When I first started painting miniatures, lighting wasn’t a thing that people did with miniatures. OSL hadn’t bee invented yet, fire was painted with the deepest red at the center, and people didn’t consider a light source when they highlighted their minis.

Miniatures were only painted to emphasize their shape- recesses are shaded, and highlighting goes on the outermost areas, rather than the top most.

It was actually a pretty effective method for emphasizing details. However, if you look through pictures of current top painters, you’ll find that they pretty much always paint everything with at least one source of light in mind (some painters will have several different colored lights shining on the mini from somewhere off stage).

And it makes a big difference.

Doing this for the first time is about training your brain to know where shadows go. One method Rhonda Bender told me is to imagine your mini in the rain. The areas that get most wet are the lightest, the areas that would end up staying kind of dry are your shadows.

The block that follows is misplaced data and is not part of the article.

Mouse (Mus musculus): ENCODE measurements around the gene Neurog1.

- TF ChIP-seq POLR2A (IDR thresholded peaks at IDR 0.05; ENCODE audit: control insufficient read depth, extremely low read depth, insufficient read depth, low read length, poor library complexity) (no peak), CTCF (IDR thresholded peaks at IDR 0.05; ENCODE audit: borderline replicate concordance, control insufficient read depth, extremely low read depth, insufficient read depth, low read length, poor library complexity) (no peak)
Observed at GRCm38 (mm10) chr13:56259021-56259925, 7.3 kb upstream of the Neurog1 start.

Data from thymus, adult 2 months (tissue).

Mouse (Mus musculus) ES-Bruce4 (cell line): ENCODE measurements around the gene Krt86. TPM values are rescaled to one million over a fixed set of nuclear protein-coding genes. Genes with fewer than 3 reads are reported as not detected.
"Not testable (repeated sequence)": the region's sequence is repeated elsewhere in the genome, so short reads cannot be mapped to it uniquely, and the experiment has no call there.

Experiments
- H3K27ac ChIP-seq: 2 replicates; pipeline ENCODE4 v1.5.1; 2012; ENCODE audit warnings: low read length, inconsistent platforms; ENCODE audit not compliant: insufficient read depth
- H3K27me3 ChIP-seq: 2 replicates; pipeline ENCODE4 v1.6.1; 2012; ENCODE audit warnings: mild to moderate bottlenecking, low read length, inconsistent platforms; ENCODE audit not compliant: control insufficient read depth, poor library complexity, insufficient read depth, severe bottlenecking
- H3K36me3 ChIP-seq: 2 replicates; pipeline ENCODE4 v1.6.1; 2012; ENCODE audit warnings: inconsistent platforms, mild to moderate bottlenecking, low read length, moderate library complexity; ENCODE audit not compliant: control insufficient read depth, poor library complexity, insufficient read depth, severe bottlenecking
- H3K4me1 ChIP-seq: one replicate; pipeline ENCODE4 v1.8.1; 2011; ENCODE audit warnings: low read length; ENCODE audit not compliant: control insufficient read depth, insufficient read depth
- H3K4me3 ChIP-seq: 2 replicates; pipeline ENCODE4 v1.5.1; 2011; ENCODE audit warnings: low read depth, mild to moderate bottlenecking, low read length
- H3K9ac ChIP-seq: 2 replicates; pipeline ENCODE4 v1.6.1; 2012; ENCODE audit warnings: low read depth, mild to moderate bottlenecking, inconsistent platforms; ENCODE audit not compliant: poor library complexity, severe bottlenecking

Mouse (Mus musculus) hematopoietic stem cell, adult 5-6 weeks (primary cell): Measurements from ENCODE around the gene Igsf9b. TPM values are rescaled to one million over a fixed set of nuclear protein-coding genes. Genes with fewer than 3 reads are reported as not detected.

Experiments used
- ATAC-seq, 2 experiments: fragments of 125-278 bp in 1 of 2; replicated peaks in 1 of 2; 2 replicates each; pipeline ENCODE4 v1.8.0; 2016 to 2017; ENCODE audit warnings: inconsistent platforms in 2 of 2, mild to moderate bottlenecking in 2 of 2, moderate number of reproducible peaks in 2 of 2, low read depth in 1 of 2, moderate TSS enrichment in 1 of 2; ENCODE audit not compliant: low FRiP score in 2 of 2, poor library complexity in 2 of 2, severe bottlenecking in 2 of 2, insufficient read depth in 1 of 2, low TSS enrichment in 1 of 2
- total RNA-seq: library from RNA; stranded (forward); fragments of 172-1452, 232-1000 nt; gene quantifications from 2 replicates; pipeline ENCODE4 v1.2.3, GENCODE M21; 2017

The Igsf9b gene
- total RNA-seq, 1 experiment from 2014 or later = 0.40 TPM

Here is an example:

As you can see, the light is coming from above her, and just a little to the front (I picked a direction that would help me emphasize her face. I think it is most obvious on her legs that about half of her is in the shadows.

Another thing to note is that the turtle is keeping light off of a lot of the plants underneath her. I base coated and shaded those areas, but I didn’t add in any of my highlighting to them, and this creates an interesting difference where the light is able to catch on some of the edges of the plants.

I find that it is simplest if you base coat your mini in mid-tones, then shade first and highlight up second. This method creates a clear line between what goes in the shadows and what goes in the highlights.

The first few times you do this, you will feel like you’re leaving the mini half finished. Again, the biggest trick here is re-training your brain to just leave something alone when it is shaded and done. And ultimately, it really adds a sense that your mini is in a place, and tells a great deal more story than before.